Setting up and using a PGP key is not straightforward, but tools like GPG Suite and Mailvelope make it easier. Here’s how to create and use a PGP key with GPG Suite and Mailvelope.
- 1 1. Download GPG Suite
- 2 2. Generate your own key through PGP Suite
- 3 3. Start using your key
- 4 4. Setting up Mailvelope for in-browser encryption
- 5 5. Writing encrypted emails with PGP
- 6 6. Encrypting files with PGP
1. Download GPG Suite
The first step is to download and run GPG Suite. When that is done, it’s time to setup your GPG key.
If you already have a GPG key, add your address to an existing GPG key, because in which case you don’t need to create any new key.
If you do not have a GPG key yet, follow up with the next section.
2. Generate your own key through PGP Suite
GPG Keychain is the application you will use to manage your keys. It will let you create new keys, edit existing ones and search for your friend’s keys.
The first thing you’ll see in GPG Keychain is a wizard which will guide you through creating your first key.
2a. Email Address
GPG Keychain fills the data from your OS X address book. But the fields are editable and you can change them at your will. Enter the email address you normally use when sending mail.
2b. Upload key after generation
If you enable this checkbox, your public key will be uploaded to a key server once key creation is done. Generally this is a good thing, since it will make it much easier for others to start sending you encrypted messages by simply importing your key from a key server.
Enter your password. As with every other password you use, it should be very strong and it’s best to use a very long password, a sentence you can remember, comprised of symbols and numbers.
Important: Should you forget your password, there’s no way to recover it. Make sure you will remember it or store it in a safe place (no, a text note on your desk is not a safe place).
2d. Hit “Generate key”
After a short while, you’ll see a new entry in GPG Keychain with your email address showing sec/pub (secret/public) in the type column.
Every time you create a new key, a new key pair is created. It will consist of a secret key and a public key. The public key is to be shared with others, so they can send you encrypted messages.
3. Start using your key
Once done, you can then send your key and then add other peoples keys to your key database.
Depending on the app, you may have to choose who you are encrypting it for separately from the ‘To:’ recipients in your message.
You can share your key either by .asc file, copying and pasting the key text, or by linking to a server it’s uploaded to.
It’s also a good practice to upload your key to the MIT server (this is apparently the largest key database, so if someone searches for you here, they’ll be able to import your key). Once uploaded, you can link the web address of your key for sharing. Copy and paste your key’s text here: https://pgp.mit.edu/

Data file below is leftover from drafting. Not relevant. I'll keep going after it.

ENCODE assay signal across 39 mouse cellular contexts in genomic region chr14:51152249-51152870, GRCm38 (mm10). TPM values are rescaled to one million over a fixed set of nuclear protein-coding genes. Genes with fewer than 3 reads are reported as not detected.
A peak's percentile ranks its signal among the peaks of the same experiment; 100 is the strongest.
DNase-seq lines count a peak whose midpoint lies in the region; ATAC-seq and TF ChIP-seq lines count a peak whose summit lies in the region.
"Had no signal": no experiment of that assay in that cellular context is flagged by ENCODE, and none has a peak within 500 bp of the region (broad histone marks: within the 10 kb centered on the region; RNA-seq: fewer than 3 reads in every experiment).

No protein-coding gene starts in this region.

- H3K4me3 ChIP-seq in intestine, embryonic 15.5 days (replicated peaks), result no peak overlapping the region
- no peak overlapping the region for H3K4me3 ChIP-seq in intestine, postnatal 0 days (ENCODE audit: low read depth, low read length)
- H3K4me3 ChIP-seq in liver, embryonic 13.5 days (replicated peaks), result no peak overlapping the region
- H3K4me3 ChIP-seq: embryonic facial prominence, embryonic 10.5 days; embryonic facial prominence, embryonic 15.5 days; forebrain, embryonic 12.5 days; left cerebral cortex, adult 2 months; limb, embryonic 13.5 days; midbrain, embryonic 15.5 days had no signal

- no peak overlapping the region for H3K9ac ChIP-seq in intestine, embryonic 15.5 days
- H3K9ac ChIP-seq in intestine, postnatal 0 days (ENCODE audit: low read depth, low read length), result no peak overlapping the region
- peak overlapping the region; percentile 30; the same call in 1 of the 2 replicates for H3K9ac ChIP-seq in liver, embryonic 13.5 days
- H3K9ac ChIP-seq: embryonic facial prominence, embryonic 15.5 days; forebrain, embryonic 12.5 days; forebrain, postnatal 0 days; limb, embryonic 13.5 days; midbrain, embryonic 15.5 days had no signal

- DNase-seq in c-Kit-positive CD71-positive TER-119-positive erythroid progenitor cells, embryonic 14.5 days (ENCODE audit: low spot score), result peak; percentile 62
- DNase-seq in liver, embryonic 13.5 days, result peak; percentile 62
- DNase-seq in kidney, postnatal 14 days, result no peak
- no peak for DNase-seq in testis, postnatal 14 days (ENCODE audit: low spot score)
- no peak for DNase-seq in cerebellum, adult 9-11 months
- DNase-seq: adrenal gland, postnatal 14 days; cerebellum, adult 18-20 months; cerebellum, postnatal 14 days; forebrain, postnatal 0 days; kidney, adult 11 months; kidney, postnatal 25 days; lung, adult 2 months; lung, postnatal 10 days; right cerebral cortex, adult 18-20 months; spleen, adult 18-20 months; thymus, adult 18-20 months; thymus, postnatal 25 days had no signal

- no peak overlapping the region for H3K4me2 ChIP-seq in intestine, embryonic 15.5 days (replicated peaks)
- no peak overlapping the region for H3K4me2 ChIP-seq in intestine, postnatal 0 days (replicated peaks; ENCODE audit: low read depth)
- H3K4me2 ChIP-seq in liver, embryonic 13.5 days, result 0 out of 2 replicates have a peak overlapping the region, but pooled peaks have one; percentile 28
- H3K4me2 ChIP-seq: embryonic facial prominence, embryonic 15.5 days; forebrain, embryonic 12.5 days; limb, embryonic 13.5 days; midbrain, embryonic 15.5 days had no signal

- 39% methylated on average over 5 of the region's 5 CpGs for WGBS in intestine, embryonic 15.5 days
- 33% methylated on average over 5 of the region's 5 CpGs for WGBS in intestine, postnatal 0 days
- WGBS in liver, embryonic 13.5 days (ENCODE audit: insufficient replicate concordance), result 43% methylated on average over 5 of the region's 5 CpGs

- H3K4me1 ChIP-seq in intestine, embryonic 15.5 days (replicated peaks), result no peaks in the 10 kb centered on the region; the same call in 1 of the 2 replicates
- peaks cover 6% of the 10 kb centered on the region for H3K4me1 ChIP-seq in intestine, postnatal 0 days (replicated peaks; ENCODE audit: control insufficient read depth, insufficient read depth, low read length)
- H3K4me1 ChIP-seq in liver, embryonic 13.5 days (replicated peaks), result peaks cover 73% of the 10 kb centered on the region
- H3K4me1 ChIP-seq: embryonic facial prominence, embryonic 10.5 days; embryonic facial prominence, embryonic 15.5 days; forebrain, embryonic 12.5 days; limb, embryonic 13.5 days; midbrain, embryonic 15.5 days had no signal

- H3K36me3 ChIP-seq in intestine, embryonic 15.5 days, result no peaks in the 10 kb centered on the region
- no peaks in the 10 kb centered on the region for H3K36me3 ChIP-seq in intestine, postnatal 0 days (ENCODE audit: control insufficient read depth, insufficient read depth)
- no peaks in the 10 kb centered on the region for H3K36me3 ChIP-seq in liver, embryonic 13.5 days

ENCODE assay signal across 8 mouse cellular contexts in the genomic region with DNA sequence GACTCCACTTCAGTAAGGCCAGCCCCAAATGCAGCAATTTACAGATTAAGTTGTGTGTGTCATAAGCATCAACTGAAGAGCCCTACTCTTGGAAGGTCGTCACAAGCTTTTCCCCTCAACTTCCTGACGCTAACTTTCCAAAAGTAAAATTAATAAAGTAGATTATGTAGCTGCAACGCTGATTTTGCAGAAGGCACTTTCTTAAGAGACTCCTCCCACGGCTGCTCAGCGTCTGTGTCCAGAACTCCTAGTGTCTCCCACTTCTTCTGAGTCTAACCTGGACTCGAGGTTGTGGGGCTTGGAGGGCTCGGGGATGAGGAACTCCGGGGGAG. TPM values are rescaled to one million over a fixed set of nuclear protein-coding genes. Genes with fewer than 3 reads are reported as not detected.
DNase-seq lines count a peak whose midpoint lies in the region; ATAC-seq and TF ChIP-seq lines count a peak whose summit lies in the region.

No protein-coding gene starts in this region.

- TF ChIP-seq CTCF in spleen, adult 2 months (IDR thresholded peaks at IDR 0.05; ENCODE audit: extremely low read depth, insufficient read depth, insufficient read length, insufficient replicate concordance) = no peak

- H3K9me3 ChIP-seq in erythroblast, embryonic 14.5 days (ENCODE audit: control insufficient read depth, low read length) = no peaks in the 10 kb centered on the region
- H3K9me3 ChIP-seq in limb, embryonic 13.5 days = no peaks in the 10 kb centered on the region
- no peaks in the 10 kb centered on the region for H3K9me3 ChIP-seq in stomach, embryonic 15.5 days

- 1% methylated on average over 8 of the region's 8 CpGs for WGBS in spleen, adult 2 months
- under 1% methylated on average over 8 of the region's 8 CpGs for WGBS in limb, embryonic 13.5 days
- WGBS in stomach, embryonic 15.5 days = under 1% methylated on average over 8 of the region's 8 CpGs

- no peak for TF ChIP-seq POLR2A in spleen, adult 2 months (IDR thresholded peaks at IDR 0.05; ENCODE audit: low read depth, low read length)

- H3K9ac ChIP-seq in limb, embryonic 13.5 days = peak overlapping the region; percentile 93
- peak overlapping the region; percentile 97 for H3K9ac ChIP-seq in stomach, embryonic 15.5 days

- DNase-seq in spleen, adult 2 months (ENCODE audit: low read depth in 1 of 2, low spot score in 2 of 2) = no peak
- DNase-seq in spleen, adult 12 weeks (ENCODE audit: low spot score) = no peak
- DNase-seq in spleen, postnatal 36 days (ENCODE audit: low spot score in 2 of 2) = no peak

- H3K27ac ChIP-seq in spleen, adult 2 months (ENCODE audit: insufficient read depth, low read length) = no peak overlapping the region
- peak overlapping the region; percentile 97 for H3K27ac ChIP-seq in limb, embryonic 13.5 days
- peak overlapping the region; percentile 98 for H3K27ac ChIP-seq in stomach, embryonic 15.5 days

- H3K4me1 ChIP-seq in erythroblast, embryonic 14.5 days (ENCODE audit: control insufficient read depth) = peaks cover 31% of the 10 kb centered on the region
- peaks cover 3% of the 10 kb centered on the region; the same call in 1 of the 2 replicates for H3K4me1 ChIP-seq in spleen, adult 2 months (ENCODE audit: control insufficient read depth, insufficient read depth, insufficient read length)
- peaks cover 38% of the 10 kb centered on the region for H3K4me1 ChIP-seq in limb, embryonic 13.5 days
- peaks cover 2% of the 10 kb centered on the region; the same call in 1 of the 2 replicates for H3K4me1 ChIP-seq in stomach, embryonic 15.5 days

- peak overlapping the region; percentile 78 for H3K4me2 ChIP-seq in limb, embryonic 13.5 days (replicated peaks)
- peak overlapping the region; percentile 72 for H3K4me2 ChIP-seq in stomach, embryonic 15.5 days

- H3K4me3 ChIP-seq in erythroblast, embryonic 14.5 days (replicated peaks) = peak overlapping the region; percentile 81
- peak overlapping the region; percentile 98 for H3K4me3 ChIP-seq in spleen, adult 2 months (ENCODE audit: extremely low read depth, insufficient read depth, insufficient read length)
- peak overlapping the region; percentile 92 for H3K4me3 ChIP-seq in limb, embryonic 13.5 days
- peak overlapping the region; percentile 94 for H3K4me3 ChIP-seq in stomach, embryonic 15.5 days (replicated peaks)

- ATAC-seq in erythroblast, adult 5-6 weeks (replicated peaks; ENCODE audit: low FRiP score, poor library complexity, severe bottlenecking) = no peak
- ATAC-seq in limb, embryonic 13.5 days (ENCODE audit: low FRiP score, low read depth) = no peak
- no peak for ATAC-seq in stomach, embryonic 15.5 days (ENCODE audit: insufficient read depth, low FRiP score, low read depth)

4. Setting up Mailvelope for in-browser encryption
You might need to use Mailvelope with your browser and if you use Gmail, but much of the same applies for whichever you use. Mailvelope can just have extra steps for composing and encrypting files whereas the mail clients can do it automatically.
- Add Mailvelope to Firefox or Chrome to integrate pgp with your gmail: https://www.mailvelope.com/en/
- In the Setup tab, generate a key for your email address.
- In Display Keys, select your key.
- In the Export tab, you can save your key as a file to send to someone
or share by copying/pasting the key text.
- Import other people’s keys in Mailvelope. You can upload key files or search by their email addresses.
After you import other people’s keys, you can send emails which can only be opened by the intended recipients
5. Writing encrypted emails with PGP
Click on the new icon that appears when you open a new message. Write within that box. Select the recipients’ keys.
If you start writing a message in the regular Gmail body, the icon may disappear. You can re-enable by clicking on the browser icon then +Add current tab.
6. Encrypting files with PGP
Some email clients like Thunderbird have integrations like Enigmail that automatically encrypt files. File encryption has to be done separately with Mailvelope.
Click on the Mailvelope browser icon then the File Encryption tab at the top. Select the recipients and encrypt! Attach that file to your message.
Hopefully by following these instructions, you’ll have managed to create and start using a PGP key with GPG Suite and Mailvelope. Could this guide be improved? Let us know in the comments.